NEW YORK — The farewell to New York’s former three-term governor, Mario Cuomo, will start with his wake and include Vice President Joe Biden joining New Yorkers in saying goodbye.
Visitation is at the Frank E. Campbell Funeral Home on Madison Avenue, from 1 p.m. to 5 p.m. and 7 p.m. to 10 p.m. Monday.
Cuomo’s funeral is at 11 a.m. Tuesday at St. Ignatius Loyola Church on Park Avenue.
Cuomo, 82, died in his Manhattan home on Thursday evening, hours after his son, Gov. Andrew Cuomo, was inaugurated for a second term.
The governor spoke for the first time about his father’s death publicly on Saturday, saying, “there is a hole in my heart that I fear is going to be there forever.”
In the 1980s, the younger Cuomo ran some of his father’s campaigns and was his adviser. The Democratic governor lost his bid for re-election to a fourth term in 1994 to Republican George Pataki.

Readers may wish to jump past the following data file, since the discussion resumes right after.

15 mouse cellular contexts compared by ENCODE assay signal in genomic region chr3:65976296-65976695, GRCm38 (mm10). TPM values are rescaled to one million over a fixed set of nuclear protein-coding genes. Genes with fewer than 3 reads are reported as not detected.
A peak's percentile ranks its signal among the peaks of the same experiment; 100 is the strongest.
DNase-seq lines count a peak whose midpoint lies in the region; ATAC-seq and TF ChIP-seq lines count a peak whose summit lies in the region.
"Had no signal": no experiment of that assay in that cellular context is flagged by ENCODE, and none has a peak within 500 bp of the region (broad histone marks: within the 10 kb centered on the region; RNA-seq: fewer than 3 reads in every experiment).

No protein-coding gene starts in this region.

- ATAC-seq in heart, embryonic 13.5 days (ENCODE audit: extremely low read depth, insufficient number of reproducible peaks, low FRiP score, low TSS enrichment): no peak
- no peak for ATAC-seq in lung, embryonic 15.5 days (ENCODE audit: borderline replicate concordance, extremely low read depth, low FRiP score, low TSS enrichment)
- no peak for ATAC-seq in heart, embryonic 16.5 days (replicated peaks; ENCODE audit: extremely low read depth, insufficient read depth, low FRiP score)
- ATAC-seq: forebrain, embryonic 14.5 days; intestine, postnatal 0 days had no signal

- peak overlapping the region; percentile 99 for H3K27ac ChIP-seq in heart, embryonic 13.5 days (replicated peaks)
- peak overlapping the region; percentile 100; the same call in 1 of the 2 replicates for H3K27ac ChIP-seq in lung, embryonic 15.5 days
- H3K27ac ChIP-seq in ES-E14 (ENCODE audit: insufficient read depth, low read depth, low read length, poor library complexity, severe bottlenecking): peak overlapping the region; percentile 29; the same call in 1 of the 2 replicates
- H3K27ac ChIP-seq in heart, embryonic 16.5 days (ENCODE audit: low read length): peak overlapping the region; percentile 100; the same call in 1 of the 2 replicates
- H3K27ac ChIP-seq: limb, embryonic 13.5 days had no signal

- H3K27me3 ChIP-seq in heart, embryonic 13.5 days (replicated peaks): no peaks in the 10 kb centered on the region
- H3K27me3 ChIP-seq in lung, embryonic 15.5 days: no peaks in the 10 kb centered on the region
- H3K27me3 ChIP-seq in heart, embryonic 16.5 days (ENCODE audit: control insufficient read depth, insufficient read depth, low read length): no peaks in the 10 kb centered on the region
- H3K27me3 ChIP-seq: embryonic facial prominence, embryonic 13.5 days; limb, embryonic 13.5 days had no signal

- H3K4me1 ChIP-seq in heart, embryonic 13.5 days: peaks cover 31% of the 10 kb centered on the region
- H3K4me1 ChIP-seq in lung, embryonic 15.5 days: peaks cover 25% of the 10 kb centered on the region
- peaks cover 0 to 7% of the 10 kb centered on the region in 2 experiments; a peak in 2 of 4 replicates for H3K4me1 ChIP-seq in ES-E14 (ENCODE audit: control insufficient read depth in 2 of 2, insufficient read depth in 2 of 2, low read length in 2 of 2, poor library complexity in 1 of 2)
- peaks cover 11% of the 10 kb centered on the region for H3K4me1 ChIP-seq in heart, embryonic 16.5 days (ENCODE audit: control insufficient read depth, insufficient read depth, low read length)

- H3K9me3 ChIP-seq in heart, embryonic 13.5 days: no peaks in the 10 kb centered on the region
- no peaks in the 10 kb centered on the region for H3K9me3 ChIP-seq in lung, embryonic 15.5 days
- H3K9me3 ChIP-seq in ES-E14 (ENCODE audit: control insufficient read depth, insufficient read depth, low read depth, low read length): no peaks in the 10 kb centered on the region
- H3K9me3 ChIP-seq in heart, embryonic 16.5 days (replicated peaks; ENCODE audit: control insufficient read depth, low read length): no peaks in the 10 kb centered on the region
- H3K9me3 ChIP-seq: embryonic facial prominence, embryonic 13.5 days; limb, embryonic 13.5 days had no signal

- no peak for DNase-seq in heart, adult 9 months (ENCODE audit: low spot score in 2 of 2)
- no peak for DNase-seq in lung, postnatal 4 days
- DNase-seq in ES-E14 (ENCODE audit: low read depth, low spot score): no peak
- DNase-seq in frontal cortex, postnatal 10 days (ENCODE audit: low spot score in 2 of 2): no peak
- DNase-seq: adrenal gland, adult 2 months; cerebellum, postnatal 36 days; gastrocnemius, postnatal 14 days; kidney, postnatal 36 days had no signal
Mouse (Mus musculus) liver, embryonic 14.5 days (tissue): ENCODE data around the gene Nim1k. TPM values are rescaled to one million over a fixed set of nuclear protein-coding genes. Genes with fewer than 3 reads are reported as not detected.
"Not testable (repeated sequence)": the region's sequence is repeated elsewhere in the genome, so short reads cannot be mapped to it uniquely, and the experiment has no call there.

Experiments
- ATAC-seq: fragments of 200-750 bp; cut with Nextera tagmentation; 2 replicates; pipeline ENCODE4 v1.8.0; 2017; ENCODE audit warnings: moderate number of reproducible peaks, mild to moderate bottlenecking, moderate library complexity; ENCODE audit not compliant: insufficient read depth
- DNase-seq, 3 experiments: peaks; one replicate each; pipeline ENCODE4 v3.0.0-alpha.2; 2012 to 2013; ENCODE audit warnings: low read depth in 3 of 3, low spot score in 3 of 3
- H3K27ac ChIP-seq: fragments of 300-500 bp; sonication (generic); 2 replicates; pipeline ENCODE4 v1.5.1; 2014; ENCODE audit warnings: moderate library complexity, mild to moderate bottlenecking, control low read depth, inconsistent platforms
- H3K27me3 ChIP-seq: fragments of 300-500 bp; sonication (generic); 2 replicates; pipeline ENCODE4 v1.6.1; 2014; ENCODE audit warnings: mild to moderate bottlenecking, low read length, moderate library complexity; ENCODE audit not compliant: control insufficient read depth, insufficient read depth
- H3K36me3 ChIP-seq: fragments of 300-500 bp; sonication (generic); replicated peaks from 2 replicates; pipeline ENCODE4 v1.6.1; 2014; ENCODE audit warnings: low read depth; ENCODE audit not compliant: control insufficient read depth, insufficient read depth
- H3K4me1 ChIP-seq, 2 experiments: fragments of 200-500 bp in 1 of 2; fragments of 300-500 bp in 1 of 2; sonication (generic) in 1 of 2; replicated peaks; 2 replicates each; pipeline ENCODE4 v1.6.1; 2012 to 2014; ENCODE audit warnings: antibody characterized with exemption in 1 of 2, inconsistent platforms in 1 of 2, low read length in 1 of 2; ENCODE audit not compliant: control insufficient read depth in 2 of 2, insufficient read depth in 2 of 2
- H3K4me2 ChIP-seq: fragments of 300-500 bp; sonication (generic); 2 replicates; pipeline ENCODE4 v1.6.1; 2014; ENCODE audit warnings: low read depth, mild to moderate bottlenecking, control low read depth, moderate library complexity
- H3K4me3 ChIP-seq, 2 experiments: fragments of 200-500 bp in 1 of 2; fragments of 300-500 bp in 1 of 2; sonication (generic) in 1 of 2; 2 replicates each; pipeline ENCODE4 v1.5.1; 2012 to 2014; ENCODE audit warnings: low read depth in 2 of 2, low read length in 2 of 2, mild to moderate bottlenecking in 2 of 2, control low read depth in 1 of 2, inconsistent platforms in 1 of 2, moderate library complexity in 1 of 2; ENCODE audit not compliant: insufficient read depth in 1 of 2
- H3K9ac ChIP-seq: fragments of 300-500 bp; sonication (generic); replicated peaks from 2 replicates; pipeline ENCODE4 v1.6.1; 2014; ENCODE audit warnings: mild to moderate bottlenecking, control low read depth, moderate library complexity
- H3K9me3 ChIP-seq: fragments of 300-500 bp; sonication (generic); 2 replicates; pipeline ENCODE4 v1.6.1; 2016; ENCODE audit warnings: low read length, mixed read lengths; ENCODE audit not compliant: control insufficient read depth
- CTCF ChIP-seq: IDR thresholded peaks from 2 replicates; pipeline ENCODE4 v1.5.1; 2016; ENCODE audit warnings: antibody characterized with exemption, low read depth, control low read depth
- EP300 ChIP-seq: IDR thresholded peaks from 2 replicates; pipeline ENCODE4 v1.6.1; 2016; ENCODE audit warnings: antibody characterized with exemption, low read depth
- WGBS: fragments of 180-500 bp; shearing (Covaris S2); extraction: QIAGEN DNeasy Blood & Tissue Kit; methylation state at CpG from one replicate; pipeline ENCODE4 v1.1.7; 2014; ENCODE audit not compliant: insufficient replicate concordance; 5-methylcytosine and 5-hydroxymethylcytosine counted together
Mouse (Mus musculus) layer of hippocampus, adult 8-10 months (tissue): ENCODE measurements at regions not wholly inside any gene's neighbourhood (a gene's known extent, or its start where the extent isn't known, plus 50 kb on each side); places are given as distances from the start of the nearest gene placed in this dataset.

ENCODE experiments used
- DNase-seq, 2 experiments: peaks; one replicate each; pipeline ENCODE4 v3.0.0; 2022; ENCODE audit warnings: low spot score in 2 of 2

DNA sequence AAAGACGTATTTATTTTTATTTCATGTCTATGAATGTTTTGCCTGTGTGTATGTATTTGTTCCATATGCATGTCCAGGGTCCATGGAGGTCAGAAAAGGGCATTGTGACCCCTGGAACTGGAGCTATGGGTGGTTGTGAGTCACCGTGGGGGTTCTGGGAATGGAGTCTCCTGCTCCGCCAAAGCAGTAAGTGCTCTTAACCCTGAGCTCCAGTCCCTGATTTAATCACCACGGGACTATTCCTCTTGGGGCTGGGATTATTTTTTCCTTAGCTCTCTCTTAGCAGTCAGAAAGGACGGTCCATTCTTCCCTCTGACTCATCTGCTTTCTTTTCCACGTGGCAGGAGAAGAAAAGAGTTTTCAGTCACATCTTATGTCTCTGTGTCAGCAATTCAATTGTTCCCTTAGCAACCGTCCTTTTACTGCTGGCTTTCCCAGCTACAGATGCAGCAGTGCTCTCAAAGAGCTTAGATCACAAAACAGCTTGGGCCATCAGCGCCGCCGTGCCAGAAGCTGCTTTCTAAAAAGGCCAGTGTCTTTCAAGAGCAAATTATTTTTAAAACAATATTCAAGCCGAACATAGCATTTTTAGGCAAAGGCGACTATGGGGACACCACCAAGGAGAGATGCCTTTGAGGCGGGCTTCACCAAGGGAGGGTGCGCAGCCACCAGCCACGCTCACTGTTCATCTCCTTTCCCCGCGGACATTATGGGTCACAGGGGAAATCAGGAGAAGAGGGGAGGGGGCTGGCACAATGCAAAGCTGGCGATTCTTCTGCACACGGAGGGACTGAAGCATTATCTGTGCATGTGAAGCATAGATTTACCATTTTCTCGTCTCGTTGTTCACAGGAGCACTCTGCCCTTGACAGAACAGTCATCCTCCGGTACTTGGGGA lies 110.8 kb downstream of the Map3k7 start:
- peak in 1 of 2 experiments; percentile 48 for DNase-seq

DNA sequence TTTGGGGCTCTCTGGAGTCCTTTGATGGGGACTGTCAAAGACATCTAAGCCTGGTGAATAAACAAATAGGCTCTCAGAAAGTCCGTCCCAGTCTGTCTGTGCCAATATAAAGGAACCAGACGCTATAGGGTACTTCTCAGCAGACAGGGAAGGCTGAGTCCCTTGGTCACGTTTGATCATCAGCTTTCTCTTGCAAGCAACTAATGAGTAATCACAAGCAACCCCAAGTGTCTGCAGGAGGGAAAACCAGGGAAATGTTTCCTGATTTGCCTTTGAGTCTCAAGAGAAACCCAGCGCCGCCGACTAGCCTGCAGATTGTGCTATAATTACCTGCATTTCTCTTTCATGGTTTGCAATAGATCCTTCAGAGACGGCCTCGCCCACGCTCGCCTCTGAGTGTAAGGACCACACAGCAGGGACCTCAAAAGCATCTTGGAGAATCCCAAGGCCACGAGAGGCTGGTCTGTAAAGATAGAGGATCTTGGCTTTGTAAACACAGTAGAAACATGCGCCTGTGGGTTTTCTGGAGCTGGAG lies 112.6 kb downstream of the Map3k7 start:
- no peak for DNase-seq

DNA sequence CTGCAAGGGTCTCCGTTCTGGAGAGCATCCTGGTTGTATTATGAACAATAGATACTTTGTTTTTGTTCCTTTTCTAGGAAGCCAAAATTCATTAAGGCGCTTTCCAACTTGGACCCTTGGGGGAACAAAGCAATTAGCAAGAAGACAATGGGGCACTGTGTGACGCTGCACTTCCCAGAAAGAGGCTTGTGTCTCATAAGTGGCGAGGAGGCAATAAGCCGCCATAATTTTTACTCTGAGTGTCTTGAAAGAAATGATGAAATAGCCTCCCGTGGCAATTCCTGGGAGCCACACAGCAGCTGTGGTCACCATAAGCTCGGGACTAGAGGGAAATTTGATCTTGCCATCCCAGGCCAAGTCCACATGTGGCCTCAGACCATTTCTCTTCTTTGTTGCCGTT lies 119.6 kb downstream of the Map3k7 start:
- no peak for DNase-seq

Andrew Cuomo is postponing his state-of-the-state address until Jan. 21. It had been scheduled for Wednesday.
Exuberant and eloquent, Mario Cuomo’s most memorable national moment came at the 1984 Democratic convention in San Francisco. Cuomo challenged Ronald Reagan’s description of America as “a shining city on a hill” by delivering a keynote address titled “A Tale of Two Cities” — about a country split between haves and have-nots.
Bill de Blasio used the same words when campaigning and winning New York City’s mayoral race last year. The mayor said all flags in the city will be at half-staff in Cuomo’s honor for 30 days.
Mario Cuomo’s “tale of two cities” came from personal experience. He was the son of an Italian immigrant father who struggled to make ends meet. Cuomo, whom some called a Roman Catholic kid from Queens, never forgot his background.
He once called politics “an ugly business” and never ran for president, as some Democratic leaders pushed him to do in 1988 and 1992.
Tuesday’s funeral will be open to family and friends and arrangements are being made for media wishing to attend.
VERENA DOBNIK, Associated Press